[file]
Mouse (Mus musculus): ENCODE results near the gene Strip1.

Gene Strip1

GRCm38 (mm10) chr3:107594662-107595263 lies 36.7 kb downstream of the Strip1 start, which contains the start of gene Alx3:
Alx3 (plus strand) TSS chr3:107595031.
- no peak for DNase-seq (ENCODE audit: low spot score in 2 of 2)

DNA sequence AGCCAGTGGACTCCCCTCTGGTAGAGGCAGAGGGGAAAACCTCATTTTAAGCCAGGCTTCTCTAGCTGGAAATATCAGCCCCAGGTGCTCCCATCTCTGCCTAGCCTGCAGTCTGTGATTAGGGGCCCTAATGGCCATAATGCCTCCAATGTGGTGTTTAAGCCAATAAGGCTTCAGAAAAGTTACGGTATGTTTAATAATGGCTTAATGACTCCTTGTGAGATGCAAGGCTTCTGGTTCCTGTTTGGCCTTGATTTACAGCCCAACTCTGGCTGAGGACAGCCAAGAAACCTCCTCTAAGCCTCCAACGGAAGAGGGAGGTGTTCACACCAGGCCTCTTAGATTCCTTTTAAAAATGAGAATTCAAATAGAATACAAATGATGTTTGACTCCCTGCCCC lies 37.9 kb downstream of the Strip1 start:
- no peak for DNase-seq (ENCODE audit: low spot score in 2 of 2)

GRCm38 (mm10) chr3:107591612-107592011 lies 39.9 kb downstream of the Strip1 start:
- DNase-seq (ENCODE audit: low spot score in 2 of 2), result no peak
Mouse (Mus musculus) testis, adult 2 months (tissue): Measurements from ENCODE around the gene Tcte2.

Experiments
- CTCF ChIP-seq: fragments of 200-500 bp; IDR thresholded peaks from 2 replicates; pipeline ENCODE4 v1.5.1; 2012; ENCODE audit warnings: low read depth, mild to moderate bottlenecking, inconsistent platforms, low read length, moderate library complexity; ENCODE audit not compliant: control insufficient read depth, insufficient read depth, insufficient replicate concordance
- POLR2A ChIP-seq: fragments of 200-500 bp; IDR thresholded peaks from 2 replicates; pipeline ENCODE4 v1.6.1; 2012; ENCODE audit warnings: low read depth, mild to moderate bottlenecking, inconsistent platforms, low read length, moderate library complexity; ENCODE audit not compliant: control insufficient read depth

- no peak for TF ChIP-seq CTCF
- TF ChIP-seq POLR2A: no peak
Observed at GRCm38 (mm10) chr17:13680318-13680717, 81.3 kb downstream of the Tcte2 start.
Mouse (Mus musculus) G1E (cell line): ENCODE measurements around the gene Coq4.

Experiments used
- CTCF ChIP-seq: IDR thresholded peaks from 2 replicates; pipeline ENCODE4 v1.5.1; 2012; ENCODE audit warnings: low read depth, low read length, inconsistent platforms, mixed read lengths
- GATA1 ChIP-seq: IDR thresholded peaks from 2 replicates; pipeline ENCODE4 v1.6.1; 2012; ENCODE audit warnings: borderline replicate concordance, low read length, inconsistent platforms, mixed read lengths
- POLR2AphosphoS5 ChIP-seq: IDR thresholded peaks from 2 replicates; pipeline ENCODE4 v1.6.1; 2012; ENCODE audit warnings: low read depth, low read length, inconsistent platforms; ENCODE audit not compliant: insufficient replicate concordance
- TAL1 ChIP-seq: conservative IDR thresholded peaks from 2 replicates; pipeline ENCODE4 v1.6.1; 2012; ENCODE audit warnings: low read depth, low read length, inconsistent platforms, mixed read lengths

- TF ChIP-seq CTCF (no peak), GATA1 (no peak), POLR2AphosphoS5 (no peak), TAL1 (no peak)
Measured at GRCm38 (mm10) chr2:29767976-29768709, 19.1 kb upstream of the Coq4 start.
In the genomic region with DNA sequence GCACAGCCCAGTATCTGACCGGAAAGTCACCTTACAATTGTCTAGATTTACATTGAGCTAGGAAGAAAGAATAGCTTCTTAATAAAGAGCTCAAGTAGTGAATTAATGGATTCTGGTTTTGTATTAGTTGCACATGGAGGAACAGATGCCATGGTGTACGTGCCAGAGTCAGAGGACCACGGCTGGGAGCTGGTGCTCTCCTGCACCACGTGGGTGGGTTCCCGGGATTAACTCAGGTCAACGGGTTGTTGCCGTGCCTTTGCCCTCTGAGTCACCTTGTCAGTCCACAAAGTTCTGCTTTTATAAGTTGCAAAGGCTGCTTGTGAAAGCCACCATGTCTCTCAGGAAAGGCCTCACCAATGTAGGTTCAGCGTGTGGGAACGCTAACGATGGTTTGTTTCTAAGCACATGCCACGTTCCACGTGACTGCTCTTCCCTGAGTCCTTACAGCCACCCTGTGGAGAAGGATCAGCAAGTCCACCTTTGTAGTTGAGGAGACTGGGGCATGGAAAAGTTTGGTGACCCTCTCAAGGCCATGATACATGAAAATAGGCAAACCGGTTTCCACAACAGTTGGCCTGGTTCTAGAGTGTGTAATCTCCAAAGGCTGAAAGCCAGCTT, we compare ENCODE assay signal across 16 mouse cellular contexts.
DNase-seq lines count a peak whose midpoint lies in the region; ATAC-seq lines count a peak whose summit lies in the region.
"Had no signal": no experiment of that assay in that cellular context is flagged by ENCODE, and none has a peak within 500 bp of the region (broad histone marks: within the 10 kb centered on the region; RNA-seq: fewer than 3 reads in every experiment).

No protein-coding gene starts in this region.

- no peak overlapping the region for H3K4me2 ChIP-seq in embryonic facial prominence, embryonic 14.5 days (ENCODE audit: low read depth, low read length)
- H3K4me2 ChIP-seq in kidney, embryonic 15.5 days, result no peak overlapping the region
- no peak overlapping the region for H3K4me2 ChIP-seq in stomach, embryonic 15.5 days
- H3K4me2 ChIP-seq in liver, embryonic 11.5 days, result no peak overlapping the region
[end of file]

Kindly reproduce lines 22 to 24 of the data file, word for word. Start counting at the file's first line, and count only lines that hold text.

- TAL1 ChIP-seq: conservative IDR thresholded peaks from 2 replicates; pipeline ENCODE4 v1.6.1; 2012; ENCODE audit warnings: low read depth, low read length, inconsistent platforms, mixed read lengths

- TF ChIP-seq CTCF (no peak), GATA1 (no peak), POLR2AphosphoS5 (no peak), TAL1 (no peak)
Measured at GRCm38 (mm10) chr2:29767976-29768709, 19.1 kb upstream of the Coq4 start.